Hardship Distribution Changes – Tax Reform May Have Unintended Consequences

When tax reform proposals were floating around in the fall of 2017, several early proposals to the Tax Cuts and Jobs Act (the “Act”) included changes to the hardship distribution rules for qualified retirement plans. However, the final version of the Act did not make any direct changes to hardship distributions.  Nevertheless, the Act, perhaps unintentionally, made a significant change to the circumstances under which a participant can request a hardship for a personal casualty loss.

Personal Casualty Loss

The Act changed to the definition of a “personal casualty loss” under Section 165 of the Internal Revenue Code (the “Code”). Under the revised definition of 165, a personal casualty loss is only deductible if it is attributable to a federally declared disaster (i.e. Read More ›

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Did Hardship Distributions Just Get Easier?

In a previous blog, we addressed an issue of Employee Plans News in which the IRS took the position that 401(k) plan administrators must maintain hardship distribution records and should not rely on electronic participant self-certification for hardship distributions.

On February 23, 2017, the IRS issued a memorandum to its Employee Plans Examiners that sets forth substantiation guidelines for the examination of 401(k) hardship distributions.  The memorandum provides that a plan administrator may maintain either of the following to establish a participant’s need for a hardship distribution: (1) source documents that support the need for the hardship distribution or (2) a summary of the information contained in the source documents. Read More ›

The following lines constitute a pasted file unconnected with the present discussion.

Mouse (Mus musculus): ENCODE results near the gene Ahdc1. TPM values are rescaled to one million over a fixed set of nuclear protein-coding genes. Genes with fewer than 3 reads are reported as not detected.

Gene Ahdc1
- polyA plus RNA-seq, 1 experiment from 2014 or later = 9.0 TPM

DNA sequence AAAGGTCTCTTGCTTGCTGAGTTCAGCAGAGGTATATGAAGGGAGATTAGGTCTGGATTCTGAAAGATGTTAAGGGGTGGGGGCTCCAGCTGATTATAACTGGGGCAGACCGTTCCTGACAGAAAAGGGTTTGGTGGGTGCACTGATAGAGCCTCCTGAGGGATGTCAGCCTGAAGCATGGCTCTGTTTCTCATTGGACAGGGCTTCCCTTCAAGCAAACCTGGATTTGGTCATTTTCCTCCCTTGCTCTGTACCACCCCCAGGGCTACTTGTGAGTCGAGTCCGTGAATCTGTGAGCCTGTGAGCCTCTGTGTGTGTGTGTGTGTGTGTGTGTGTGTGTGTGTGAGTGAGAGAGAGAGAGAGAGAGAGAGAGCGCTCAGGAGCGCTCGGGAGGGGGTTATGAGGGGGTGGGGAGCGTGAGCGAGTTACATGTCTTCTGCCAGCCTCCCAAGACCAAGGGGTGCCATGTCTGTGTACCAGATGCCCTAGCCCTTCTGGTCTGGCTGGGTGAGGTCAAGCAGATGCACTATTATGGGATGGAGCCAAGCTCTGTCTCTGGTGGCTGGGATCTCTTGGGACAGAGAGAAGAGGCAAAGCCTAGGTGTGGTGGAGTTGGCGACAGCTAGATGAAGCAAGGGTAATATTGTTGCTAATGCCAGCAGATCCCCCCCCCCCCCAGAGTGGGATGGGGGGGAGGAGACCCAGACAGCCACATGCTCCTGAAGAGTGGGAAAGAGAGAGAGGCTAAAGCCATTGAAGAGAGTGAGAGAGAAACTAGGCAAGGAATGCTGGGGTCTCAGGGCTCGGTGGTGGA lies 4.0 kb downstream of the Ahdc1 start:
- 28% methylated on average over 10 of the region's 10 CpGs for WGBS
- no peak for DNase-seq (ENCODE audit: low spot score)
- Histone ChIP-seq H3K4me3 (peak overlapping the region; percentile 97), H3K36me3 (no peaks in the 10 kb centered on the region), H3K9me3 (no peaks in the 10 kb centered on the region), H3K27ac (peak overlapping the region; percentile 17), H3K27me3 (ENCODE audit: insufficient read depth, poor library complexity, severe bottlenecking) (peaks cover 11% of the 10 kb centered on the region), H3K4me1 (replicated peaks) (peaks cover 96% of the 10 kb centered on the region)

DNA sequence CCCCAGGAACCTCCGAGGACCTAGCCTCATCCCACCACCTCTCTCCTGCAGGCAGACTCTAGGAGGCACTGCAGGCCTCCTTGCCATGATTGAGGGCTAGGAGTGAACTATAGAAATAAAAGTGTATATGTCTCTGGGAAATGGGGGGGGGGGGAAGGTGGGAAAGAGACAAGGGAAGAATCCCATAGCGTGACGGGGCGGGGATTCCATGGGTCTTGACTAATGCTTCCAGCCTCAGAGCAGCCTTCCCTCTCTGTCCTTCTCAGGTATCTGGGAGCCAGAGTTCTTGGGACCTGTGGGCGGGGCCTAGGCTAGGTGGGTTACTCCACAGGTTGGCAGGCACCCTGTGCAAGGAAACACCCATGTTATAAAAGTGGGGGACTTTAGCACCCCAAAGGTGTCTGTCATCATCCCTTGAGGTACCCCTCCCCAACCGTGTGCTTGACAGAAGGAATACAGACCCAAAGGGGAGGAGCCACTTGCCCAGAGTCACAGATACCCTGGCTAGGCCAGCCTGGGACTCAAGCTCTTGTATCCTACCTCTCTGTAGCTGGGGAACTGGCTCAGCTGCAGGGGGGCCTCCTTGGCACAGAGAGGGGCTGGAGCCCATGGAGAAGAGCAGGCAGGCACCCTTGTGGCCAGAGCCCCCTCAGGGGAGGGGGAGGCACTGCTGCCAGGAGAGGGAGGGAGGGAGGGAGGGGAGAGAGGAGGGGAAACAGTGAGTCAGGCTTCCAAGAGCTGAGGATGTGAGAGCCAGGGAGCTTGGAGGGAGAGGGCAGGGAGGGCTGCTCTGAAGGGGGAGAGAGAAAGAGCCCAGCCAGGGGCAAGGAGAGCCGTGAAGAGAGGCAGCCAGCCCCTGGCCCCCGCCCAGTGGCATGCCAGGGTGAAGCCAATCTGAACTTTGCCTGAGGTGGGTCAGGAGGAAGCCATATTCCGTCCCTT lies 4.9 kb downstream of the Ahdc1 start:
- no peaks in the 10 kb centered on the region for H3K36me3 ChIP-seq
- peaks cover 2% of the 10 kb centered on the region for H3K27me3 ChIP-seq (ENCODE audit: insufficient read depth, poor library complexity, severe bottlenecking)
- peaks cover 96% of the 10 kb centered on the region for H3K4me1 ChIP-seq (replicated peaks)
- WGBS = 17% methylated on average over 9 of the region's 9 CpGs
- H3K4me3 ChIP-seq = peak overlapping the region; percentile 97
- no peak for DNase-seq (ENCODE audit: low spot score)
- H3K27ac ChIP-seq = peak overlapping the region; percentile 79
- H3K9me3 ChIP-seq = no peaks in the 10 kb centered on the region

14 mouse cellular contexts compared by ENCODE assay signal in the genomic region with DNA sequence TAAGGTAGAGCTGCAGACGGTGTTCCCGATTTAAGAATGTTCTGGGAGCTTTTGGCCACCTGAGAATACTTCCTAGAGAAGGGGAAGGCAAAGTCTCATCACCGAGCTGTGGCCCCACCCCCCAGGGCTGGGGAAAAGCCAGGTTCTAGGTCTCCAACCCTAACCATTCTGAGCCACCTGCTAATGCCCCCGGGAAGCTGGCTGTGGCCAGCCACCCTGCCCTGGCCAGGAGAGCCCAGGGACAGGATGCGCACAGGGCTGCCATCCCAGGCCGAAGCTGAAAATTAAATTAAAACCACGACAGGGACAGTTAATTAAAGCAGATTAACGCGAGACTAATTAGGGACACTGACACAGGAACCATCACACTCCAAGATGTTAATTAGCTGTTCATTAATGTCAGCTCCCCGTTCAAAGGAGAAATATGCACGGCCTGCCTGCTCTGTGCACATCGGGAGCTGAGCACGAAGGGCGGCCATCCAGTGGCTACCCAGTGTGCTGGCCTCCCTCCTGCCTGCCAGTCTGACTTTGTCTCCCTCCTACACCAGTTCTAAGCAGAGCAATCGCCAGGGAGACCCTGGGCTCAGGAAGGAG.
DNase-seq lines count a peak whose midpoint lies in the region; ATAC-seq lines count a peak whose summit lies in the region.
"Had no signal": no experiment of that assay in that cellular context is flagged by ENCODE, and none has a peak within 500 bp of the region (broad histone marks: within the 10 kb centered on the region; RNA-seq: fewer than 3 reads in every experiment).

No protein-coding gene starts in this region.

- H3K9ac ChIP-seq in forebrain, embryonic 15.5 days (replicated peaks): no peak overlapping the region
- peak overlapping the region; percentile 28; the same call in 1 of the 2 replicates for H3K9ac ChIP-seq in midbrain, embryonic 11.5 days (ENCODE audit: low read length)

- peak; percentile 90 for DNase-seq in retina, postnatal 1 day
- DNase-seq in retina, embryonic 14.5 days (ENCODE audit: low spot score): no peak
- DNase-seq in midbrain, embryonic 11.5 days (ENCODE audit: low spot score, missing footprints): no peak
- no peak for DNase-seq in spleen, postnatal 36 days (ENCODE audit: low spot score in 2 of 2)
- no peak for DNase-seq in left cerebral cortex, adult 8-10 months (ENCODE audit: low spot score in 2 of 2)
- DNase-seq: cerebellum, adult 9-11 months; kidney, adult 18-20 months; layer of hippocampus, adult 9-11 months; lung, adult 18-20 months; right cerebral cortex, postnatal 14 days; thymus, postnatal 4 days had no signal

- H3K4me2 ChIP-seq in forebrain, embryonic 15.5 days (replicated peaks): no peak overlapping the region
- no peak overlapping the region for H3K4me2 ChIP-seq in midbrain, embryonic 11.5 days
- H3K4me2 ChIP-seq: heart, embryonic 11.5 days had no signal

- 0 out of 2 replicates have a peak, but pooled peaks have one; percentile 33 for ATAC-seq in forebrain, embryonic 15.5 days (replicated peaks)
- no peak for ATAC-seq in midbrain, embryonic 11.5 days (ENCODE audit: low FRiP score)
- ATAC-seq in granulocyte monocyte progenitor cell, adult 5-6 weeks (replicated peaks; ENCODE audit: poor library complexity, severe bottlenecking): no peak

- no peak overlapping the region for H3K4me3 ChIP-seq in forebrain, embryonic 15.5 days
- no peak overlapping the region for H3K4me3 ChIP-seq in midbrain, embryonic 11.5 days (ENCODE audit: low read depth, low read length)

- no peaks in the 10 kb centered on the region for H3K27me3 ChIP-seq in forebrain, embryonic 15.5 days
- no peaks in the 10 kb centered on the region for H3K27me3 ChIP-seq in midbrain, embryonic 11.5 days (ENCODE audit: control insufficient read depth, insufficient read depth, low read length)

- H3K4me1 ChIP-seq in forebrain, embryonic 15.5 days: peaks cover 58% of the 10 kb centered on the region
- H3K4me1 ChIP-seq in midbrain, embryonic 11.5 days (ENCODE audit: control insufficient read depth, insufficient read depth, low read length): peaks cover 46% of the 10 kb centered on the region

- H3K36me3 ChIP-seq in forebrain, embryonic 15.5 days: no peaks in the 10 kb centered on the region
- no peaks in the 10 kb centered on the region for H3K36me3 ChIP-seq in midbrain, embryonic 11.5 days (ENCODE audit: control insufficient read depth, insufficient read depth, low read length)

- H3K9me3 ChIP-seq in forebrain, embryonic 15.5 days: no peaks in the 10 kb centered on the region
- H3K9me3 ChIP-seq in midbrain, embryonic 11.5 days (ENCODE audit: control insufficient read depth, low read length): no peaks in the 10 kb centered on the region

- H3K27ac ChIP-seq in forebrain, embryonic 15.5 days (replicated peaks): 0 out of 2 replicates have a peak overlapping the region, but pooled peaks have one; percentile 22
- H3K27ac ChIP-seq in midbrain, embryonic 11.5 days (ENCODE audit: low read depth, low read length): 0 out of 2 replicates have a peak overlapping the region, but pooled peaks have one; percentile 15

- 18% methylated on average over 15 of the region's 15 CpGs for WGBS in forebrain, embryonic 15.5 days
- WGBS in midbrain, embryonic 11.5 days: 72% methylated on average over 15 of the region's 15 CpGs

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Electronic Self-Certification for Hardship Distributions is Not Sufficient

In its April 1, 2015 Employee Plans News, the IRS stated that defined contribution plan sponsors must maintain hardship distribution records and that plan sponsors cannot rely on electronic participant self-certification for hardship distributions.

The IRS indicated that plan sponsors should keep the following:

  • Documentation of the hardship request, review and approval;
  • Financial information that substantiates the employee’s immediate and heavy financial need;
  • Documentation to support the hardship distribution was properly made; and
  • Proof of the actual distribution made and the related Form 1099-R.

In recent years, a number of third party administrators have started offering an electronic self-certification in which participants may certify their own hardships and are required to maintain their own records of the hardship distribution.  Read More ›

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